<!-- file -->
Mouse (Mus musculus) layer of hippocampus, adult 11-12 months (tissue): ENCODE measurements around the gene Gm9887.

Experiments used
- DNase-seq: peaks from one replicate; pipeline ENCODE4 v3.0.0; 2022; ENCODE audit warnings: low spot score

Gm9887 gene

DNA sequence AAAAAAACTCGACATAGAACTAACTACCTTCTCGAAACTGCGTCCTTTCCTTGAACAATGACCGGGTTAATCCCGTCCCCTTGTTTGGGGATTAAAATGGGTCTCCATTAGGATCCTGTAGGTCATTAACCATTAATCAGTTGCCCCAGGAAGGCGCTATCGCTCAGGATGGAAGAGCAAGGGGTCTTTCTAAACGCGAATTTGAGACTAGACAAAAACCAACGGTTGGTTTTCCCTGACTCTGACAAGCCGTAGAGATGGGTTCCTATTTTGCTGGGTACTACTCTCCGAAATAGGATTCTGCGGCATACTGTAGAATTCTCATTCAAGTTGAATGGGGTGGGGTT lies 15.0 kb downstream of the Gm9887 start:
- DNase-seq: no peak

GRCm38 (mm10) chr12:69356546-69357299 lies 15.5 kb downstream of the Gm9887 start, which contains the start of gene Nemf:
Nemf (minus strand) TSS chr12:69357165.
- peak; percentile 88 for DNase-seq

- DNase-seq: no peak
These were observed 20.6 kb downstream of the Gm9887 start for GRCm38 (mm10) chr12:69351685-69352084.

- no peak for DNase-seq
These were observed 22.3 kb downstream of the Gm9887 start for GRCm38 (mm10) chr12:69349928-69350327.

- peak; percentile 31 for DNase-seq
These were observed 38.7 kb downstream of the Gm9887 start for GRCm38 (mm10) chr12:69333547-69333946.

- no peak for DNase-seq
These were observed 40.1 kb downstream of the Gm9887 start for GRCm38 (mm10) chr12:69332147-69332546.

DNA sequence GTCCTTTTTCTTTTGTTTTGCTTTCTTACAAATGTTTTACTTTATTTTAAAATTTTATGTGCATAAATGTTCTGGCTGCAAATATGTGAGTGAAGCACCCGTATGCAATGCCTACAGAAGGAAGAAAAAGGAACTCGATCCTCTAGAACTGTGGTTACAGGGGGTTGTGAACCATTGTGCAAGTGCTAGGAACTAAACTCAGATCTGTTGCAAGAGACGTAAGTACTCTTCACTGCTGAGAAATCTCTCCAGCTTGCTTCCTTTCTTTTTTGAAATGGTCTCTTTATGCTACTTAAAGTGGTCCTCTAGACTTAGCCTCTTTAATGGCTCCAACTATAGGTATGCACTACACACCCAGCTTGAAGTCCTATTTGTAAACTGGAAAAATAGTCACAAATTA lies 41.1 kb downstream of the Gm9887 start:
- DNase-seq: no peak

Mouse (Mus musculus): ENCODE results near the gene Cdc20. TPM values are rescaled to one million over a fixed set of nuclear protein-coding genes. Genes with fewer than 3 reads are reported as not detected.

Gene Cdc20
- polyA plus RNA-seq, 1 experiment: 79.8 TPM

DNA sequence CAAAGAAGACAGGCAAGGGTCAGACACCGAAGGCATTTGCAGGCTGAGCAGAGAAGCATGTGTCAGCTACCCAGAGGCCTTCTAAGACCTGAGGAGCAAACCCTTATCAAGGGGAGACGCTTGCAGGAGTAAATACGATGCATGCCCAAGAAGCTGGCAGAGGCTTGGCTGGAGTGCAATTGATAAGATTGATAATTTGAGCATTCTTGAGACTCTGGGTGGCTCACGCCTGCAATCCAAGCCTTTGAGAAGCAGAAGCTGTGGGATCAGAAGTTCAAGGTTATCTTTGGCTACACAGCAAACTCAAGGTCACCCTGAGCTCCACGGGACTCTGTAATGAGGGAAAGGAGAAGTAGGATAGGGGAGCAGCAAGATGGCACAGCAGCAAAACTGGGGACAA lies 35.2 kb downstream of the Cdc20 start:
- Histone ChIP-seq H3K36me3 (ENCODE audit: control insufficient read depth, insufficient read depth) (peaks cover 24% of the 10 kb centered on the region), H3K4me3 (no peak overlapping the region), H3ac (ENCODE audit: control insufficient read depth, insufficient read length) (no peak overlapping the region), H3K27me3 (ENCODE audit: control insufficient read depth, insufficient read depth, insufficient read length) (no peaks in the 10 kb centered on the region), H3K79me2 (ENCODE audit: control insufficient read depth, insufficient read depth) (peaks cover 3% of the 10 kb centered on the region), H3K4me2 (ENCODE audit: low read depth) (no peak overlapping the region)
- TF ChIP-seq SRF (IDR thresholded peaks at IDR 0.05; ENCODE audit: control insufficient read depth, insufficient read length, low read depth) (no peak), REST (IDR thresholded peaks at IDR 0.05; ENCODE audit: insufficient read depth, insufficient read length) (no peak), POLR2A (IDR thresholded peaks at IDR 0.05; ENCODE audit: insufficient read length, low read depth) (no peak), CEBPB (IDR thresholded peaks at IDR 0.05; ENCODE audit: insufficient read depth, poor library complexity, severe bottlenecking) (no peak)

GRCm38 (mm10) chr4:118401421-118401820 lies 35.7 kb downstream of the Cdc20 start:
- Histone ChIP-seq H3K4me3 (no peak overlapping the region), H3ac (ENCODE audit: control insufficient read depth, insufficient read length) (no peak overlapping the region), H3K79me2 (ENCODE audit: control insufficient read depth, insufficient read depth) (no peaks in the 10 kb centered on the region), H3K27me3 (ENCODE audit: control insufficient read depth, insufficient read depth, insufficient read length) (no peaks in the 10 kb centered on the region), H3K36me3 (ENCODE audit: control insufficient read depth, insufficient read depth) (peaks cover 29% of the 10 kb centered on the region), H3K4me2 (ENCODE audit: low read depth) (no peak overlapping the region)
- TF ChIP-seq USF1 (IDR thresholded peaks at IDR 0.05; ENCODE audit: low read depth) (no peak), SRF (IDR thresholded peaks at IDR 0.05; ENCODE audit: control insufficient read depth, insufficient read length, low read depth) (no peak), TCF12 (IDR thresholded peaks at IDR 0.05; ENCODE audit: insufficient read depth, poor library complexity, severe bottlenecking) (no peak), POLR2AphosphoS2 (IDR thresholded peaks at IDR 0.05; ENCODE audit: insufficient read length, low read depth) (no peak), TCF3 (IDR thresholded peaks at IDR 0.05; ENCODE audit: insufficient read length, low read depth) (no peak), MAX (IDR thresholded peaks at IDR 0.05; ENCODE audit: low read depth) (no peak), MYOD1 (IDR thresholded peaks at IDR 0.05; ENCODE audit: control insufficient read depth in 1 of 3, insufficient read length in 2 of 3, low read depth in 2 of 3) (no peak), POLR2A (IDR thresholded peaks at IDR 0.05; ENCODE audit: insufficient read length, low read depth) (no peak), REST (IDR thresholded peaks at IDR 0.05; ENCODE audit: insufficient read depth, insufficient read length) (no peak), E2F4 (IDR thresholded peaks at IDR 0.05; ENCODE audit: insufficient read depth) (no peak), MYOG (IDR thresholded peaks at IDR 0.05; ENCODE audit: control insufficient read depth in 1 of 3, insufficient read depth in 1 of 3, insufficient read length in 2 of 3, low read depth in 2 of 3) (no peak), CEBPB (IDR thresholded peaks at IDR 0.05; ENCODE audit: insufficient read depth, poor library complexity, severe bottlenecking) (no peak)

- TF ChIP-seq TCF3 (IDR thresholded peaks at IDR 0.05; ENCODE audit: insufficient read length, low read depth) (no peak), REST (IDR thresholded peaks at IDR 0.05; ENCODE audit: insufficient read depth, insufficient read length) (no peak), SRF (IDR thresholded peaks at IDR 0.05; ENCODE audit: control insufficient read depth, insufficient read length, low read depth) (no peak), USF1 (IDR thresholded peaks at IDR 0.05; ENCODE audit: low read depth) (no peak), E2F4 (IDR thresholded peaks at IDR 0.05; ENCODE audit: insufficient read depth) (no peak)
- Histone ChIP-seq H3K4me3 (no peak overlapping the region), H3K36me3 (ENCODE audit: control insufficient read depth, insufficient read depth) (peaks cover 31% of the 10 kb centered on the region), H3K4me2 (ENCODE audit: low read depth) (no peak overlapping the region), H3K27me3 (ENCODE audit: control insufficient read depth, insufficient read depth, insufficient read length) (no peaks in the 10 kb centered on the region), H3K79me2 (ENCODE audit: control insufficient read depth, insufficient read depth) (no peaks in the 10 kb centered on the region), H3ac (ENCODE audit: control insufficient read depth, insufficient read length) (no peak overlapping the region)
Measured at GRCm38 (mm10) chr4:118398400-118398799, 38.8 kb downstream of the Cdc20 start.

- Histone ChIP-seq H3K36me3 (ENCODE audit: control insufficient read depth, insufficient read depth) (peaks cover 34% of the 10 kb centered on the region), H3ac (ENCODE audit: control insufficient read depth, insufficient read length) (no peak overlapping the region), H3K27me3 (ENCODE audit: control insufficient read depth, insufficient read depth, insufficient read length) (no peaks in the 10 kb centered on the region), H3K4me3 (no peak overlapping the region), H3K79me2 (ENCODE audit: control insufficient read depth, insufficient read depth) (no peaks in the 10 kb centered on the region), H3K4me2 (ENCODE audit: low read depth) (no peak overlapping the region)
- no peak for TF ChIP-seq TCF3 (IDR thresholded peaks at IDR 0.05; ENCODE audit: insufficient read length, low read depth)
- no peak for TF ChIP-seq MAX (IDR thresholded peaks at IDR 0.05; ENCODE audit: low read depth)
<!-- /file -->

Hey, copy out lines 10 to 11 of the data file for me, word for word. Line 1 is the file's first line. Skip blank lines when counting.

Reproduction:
- DNase-seq: no peak
These were observed 20.6 kb downstream of the Gm9887 start for GRCm38 (mm10) chr12:69351685-69352084.